China’s all weather ally Pakistan also heaving a sigh of relief at the exit of President Trump but New Delhi believes that incoming administration will be tough on terrorism, particularly after the recent Islamist attacks in Europe by migrants.
The president-elect will continue with past policy of exiting Afghanistan but that won’t be easy as the US intelligence agencies and Pentagon (Trump dismissed their advice) have been reporting the escalation of Taliban violence with the backing of Haqqani network and Quetta based Shura with direct involvement of Pakistan deep state.
As president-elect is expected to work with expert advice on Afghanistan, then the role of British, who are tied up with Pakistan, may diminish in the near future. Islamabad’s double play in Afghanistan is now known to its former friends like the United Arab Emirates and Saudi Arabia with proof. Pakistan’s problem in fact may multiply with president-elect Biden having a very poor opinion about Islamabad’s newfound ally Turkey.
While New Delhi will wait till January 2021 for formal engagement with the new administration, it appears most confident in dealing with the new occupant of the White House.
Mumbai: The uncertainty regarding the US election outcome impacted the Indian rupee which plunged to a two month low mark during Wednesday’s trade session.
The rupee hit an intra-day low of 74.88 as there were indications that the US presidential results might be contested in courts.
“Markets would not like a delayed result, which can lead to prevalence of more risk-off sentiment,” Sajal Gupta, Head, Forex and Rates, Edelweiss Securities.
“No matter who wins. Stimulus shall be coming. So expect the US dollar to weaken in two weeks’ time after a clear win.”
At the end of the day’s trade, the rupee stood at 74.7462 from its previous close of 74.4063 to a greenback.
“A lack of clarity on the outcome of the US Presidential Election has created a lot of uncertainties,” said Nish Bhatt, Founder and CEO, Millwood Kane International.
“Global equity and currency markets have reacted according to it. With the US Dollar gaining strength, the Indian rupee saw a decline, as it slipped towards the crucial 75 per US dollar mark.”
Rahul Gupta, Head of Research, Currency, at Emkay Global Financial Services, said: “The USDINR spot is respecting the immediate resistance of 75, but the caution and volatility will keep the appreciation intact.”
“For the coming sessions, we expect USD-INR spot to trade in between 74-75.50.”
The India-United States (US) relationship has, despite the efforts of naysayers, developed on a positive trajectory over the past two decades. Today, the US is among India’s most important security partners (alongside Russia and France), and arguably the most comprehensive, with collaboration extending to intelligence, homeland security, defense technology, and maritime, space, and cyber cooperation.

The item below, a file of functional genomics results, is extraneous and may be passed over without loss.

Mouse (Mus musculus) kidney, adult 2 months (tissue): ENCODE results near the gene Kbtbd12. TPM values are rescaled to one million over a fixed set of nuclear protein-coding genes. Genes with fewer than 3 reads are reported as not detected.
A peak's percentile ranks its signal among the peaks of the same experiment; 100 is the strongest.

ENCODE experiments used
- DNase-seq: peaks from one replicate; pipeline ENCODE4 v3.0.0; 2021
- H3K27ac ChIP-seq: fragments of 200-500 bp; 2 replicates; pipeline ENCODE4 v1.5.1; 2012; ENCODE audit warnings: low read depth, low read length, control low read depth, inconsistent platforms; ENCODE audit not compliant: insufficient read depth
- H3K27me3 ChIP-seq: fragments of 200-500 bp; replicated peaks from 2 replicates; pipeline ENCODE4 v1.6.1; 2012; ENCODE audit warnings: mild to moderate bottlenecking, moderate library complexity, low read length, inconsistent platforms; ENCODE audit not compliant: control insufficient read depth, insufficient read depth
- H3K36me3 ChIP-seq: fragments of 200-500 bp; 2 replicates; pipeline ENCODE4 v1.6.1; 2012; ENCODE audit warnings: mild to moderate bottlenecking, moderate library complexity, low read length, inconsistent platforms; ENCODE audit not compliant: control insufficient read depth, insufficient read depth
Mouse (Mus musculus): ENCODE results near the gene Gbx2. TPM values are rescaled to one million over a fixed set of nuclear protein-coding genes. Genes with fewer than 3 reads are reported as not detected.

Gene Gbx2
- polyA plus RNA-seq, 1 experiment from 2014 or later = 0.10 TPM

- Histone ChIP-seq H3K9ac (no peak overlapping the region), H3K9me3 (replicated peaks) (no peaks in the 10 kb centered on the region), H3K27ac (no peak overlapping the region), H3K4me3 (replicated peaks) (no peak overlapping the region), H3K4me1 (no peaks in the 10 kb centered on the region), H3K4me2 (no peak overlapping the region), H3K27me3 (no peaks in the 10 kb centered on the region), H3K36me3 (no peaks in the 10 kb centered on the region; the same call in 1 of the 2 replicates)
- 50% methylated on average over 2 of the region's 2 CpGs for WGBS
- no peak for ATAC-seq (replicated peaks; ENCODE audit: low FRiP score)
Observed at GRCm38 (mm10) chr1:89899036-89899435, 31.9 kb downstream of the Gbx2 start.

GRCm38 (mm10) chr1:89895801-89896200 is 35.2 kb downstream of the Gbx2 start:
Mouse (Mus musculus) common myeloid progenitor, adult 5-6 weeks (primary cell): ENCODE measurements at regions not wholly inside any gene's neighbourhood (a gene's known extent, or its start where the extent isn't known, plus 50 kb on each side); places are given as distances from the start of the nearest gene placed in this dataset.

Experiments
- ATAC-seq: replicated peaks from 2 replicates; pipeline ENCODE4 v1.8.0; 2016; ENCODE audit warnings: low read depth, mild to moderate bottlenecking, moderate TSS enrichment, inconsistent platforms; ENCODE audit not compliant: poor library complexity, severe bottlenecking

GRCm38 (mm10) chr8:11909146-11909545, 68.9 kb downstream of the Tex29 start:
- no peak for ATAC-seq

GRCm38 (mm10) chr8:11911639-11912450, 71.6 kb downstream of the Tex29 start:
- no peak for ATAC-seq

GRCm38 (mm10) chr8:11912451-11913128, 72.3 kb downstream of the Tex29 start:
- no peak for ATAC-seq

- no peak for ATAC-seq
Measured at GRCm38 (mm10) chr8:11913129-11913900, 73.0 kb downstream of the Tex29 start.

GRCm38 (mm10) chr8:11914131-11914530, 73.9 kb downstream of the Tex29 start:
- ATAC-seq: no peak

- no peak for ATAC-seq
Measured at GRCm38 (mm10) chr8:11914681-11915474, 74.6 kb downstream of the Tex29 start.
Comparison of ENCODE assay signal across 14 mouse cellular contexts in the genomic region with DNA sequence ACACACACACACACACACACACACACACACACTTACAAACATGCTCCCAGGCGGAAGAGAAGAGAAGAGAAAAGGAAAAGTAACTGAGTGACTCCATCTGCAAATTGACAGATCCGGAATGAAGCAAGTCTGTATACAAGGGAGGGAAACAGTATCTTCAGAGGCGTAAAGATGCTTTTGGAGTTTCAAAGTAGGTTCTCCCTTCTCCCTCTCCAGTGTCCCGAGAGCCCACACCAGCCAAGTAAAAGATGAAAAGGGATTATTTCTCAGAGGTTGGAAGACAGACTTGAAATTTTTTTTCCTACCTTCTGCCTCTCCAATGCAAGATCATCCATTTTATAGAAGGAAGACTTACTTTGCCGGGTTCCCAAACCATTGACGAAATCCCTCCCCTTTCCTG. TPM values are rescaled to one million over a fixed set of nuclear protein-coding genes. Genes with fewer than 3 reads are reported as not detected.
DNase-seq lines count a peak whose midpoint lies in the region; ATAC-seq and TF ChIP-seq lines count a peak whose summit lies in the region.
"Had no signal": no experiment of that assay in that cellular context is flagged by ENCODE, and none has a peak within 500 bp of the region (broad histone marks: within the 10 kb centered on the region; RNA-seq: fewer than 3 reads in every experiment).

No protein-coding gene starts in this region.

Although Europe and Japan remain important countries for Indian trade and incoming investment, the US is also perhaps India’s most comprehensive economic partner, if research and development (R&D), education, technology, employment, energy, and health care are taken into consideration.
For the US, the India partnership has progressed at a time when almost every other major relationship — with both adversaries and allies — has experienced immense tumult. Despite some continuing areas of difference, India is the rare country over which Republicans and Democrats compete to project themselves as the better party to partner.
Nevertheless, whatever the outcome of next month’s US elections, relations between India and the US are set to enter a new, more constructive, but paradoxically more difficult phase.
For example, the basic building blocks of an India-US defense partnership have now been put in place. Whether on logistics or secure communications, the basic agreements required for military cooperation have been — or are about to be — signed. A political level 2+2 dialogue has been institutionalized to oversee the host of working level bilateral and multilateral consultations, covering everything from space and cyber cooperation to defense technology and maritime security.
Defense sales have become routine, with the Indian armed forces employing a growing number of American platforms. Technology barriers, which had once been the major obstacle to closer ties, have largely been overcome. All three military services conduct regular bilateral exercises, and a tri-service exercise has been initiated.
The next steps towards a more robust defense partnership, however, present far more difficult challenges. Further defense co-production and R&D will require significant changes to India’s defense industrial ecosystem, including predictability concerning Indian procurement and considerations of export markets, as India integrates into international supply chains. Greater interoperability will entail a distribution of labour and planning for specific scenarios, which, in turn, will require a degree of trust from both countries.
Similar challenges are discernible in the cyber domain and on emerging technology more generally. Again, the broad tenets of India-US cooperation are now more or less in place, with a degree of information-sharing between emergency response teams that would have been unheard of a decade ago. A shared understanding of the promise of various emerging technologies, and concern about China’s potential global role, have led to India-US cooperation in new multilateral entities.